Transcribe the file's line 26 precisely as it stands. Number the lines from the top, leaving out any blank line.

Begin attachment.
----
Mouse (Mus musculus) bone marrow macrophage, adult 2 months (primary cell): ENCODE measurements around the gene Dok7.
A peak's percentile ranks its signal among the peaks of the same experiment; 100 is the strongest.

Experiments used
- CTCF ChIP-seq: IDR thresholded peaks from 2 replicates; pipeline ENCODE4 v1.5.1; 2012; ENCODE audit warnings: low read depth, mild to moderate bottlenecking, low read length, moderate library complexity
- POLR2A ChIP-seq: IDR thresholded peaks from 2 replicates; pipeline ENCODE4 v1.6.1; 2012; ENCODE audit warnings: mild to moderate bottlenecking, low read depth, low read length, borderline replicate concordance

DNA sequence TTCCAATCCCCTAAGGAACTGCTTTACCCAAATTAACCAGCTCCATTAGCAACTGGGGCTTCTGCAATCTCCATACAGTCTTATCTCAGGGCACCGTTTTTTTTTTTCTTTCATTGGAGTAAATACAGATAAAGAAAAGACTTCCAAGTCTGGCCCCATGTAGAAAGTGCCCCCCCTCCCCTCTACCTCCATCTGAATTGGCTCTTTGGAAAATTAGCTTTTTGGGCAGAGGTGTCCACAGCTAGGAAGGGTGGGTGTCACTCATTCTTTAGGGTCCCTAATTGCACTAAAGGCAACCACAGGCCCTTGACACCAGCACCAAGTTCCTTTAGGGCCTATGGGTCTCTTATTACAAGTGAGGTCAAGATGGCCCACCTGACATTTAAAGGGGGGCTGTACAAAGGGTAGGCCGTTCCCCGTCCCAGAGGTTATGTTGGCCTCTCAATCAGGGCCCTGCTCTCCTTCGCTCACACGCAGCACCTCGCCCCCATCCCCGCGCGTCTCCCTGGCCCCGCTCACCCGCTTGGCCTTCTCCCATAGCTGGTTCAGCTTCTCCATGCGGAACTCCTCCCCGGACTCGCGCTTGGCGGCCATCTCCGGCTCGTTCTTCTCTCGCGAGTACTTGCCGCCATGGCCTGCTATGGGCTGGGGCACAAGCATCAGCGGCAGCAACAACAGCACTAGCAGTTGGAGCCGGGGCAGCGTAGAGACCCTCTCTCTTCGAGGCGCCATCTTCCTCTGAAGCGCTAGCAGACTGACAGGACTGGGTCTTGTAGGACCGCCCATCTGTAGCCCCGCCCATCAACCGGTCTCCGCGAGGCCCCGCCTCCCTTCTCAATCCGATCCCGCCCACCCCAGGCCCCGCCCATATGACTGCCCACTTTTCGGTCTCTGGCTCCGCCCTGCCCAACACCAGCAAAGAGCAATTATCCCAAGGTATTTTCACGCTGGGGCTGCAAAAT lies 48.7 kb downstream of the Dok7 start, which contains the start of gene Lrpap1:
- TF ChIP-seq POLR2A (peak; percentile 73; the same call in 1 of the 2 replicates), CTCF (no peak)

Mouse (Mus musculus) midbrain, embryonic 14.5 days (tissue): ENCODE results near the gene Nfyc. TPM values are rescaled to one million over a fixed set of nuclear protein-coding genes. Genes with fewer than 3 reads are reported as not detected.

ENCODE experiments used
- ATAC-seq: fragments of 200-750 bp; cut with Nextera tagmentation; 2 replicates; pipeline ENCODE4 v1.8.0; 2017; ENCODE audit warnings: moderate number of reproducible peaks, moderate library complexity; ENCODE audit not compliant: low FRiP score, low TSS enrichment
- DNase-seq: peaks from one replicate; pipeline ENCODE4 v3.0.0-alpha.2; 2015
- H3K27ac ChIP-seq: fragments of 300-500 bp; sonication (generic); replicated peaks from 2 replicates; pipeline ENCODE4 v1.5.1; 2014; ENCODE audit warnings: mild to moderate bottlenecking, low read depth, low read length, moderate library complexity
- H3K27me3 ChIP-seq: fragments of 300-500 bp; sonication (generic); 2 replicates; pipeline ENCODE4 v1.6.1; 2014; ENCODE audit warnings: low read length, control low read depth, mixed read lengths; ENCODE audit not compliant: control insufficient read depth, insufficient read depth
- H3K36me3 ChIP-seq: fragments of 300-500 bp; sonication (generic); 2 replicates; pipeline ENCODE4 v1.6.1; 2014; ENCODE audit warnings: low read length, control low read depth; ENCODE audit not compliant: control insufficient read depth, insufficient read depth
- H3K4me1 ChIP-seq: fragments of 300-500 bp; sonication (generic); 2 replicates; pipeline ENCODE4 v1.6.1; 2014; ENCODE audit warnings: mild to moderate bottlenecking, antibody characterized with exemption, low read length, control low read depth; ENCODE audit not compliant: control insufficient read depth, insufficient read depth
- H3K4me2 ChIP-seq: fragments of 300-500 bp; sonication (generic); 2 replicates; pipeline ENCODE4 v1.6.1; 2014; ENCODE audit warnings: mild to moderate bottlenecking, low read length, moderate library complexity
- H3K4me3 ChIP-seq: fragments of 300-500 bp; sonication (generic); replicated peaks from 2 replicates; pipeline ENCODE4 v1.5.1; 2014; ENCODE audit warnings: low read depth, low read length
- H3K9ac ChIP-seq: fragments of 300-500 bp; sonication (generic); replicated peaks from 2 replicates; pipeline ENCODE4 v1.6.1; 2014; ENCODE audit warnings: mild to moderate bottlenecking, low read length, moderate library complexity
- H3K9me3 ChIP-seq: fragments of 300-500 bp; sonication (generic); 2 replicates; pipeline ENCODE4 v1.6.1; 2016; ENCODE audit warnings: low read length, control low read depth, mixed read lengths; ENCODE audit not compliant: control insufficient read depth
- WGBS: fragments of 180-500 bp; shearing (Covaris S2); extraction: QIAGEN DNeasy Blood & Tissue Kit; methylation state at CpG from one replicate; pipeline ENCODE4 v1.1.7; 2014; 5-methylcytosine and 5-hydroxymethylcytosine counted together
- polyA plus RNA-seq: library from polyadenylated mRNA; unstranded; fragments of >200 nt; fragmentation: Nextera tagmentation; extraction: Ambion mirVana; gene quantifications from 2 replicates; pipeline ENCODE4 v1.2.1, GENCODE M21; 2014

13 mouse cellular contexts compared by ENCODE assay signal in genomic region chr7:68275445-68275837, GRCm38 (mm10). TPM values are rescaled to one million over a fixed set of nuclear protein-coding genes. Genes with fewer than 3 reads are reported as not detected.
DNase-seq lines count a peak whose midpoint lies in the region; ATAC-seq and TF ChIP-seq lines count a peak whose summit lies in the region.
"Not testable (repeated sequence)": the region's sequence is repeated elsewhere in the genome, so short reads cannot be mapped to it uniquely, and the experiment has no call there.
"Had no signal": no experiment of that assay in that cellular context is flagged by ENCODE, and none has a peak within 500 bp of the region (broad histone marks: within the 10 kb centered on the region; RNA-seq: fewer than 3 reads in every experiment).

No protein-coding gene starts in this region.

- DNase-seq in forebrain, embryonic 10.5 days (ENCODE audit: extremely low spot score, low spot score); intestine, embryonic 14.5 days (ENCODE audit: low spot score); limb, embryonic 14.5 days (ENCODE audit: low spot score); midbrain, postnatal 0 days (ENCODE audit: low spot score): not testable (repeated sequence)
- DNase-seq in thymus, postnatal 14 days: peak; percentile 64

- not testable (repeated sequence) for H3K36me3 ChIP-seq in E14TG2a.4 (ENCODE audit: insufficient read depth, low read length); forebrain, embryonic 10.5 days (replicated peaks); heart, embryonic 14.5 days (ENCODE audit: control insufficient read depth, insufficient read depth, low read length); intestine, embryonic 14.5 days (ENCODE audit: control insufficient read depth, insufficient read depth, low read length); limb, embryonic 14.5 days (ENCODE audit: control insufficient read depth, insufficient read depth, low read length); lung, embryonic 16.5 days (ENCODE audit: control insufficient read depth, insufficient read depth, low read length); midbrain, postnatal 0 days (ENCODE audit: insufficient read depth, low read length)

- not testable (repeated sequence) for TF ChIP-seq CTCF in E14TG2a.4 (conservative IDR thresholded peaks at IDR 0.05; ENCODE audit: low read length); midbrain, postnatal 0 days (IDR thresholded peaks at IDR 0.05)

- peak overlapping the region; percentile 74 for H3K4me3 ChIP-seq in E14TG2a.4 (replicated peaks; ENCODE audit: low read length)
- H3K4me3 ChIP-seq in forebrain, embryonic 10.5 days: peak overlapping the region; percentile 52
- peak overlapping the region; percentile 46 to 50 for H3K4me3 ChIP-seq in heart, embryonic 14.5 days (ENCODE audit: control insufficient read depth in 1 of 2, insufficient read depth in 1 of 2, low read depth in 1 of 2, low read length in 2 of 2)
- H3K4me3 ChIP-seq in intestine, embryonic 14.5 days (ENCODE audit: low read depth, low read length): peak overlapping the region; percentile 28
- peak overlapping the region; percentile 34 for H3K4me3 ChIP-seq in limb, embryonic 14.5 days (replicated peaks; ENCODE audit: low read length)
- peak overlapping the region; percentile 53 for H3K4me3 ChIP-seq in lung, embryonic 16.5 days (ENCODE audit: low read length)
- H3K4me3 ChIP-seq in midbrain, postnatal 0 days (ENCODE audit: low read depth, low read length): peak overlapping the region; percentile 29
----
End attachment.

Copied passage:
No protein-coding gene starts in this region.